Detailed Characterization of CB2 Receptor Protein Expression In Peripheral Blood Immune Cells From Healthy Human Volunteers Using Flow Cytometry
These data provide the first detailed analysis of CB2 protein levels in blood leukocyte subsets from healthy donors and identifies the cell types which could be targeted with CB-mimetic drugs in humans.

Cannabinoid-Induced Immune Suppression and Modulation of Antigen-Presenting Cells
The study of marijuana cannabinoid biology has led to many important discoveries in neuroscience and immunology. These studies have uncovered a new physiological system, the endocannabinoid system, which operates in the regulation of not only brain function but also the regulation of the immune system. Studies examining the effect of cannabinoid-based drugs on immunity have shown that many cellular and cytokine mechanisms are suppressed by these agents leading to the hypothesis that these drugs may be of value in the management of chronic inflammatory diseases. In this report, we review current information on cannabinoid ligand and receptor biology, mechanisms involved in immune suppression by cannabinoids with emphasis on antigen-presenting cells, and preclinical and clinical models analyzing the therapeutic potential of cannabinoid-based drugs.

Immunoregulation of A CB2 Receptor Agonist In A Murine Model of NeuroAIDS
Chronic HIV-1 infection commonly affects behavioral, cognitive, and motor functions in the infected human host and is commonly referred to as HIV-1-associated neurocognitive disorders (HAND)…Our results support the notion that CB2 receptor agonists may be a viable therapeutic candidate for HAND.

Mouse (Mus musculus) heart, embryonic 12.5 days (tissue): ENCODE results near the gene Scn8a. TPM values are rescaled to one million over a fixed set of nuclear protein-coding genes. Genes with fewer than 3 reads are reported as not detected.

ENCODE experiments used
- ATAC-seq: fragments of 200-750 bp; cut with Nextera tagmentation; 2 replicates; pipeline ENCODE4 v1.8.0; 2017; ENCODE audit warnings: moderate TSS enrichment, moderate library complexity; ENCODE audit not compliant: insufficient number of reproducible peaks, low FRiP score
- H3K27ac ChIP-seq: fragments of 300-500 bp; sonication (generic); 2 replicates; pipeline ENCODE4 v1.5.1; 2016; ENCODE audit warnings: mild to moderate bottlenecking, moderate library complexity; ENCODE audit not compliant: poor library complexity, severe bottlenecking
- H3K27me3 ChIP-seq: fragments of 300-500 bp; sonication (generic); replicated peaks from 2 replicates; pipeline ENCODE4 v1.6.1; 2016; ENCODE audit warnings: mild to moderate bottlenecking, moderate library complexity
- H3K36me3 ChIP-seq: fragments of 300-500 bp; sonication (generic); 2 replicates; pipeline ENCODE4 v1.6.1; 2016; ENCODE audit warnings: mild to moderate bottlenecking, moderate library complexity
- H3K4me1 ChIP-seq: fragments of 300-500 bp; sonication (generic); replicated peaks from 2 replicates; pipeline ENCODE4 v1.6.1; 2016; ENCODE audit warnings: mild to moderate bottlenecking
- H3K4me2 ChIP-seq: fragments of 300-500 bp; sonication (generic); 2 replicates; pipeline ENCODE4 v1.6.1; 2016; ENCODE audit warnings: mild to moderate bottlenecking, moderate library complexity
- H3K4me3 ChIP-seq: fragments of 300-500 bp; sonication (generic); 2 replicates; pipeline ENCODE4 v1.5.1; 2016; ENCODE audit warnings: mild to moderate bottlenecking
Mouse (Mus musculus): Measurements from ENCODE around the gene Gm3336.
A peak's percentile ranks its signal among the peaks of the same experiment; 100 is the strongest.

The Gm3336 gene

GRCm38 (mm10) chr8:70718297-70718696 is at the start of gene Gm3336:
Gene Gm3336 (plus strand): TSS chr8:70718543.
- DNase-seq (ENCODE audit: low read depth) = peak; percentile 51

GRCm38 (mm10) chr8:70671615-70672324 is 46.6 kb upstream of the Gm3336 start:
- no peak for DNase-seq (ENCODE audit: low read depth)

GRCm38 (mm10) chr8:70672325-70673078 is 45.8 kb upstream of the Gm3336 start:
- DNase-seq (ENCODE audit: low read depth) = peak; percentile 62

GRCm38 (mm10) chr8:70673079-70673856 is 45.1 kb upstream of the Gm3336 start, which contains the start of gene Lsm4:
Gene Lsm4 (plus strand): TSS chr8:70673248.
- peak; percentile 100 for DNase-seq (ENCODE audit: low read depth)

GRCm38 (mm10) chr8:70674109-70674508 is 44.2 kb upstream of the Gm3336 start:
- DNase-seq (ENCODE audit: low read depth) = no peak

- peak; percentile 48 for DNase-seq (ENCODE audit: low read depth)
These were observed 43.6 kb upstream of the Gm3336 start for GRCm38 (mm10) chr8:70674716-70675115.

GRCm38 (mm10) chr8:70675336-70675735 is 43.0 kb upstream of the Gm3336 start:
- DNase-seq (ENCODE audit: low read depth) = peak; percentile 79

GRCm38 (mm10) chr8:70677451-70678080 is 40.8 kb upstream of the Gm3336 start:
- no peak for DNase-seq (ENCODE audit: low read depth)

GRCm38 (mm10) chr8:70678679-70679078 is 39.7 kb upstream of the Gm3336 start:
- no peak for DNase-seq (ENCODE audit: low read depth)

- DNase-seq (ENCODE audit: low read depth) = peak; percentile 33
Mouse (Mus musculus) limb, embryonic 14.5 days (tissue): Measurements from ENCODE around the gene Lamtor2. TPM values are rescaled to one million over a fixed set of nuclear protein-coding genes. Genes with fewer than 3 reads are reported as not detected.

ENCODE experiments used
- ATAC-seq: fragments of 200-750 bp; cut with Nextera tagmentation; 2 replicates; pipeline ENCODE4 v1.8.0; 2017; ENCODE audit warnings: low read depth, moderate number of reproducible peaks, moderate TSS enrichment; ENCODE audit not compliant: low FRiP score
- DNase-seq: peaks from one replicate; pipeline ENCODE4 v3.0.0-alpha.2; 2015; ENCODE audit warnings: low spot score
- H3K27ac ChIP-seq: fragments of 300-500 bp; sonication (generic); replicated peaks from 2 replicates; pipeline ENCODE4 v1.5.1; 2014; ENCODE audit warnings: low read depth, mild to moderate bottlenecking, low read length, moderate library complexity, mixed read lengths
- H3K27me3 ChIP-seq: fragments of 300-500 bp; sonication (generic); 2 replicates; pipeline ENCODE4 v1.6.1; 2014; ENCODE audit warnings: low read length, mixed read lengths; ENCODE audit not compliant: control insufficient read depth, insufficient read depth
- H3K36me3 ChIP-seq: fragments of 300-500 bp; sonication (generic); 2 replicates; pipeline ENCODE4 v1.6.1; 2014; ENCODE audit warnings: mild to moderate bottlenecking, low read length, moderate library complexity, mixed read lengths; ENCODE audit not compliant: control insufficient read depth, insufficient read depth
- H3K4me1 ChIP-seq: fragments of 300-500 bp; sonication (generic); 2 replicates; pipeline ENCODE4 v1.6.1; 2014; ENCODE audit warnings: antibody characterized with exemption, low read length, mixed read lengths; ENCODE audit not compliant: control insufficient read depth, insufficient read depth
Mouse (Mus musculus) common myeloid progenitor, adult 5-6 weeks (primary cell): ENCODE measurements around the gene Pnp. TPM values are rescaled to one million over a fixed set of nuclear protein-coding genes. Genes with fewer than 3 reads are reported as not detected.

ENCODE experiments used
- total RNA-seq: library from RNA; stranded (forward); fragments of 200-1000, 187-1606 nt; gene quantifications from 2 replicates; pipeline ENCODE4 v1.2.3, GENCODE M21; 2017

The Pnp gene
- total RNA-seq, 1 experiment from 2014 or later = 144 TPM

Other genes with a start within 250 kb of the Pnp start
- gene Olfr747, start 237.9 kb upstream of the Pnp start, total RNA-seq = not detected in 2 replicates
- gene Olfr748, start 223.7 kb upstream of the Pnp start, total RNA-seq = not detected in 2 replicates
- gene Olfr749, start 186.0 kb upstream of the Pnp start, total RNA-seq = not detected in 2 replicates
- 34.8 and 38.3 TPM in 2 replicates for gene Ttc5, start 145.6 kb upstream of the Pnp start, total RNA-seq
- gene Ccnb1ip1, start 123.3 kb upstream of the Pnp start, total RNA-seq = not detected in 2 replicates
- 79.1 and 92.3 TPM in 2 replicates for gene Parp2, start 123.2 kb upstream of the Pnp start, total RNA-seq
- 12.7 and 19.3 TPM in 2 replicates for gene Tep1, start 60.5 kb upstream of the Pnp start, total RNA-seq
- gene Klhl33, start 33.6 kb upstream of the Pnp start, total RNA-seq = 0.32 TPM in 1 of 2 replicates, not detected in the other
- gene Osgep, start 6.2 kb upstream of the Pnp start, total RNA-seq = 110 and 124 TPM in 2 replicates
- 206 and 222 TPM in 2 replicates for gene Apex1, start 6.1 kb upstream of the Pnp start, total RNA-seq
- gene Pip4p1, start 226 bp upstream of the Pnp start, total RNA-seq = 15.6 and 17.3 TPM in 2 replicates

Anandamide Prior To Sensitization Increases Cell-Mediated Immunity In Mice
The endocannabinoid system has become a topic of great interest in pharmacology due to its remarkable distribution in mammal organisms and capacity to play a modulatory role on several physiological systems, including modulation of immunity. Many studies have shown that administration of cannabinoids causes inhibitory effects on immune cells, including decreased proliferation and antigen-presenting cell (APC) co-stimulatory activity. In contrast, other groups have shown that some cannabinoids might present stimulatory actions on macrophage activity and T cell activation…Anandamide prior to sensitization increases cell-mediated immunity in mice.

Endogenous Modulators of Synaptic Transmission: Cannabinoid Regulation In the Supraoptic Nucleus
The magnocellular neurons of the hypothalamic supraoptic nucleus (SON) are a major source of both systemic and central release of the neurohypophyseal peptides, oxytocin (OXT) and arginine-vasopressin (AVP).  Further study of eCB signalling in the SON, including its interaction with AVP neurons, promises to extend our understanding of the synaptic regulation of SON physiological function.

 

 

8 thoughts on “Cannabinoid Receptors: Key To Cannabis’ Healing Success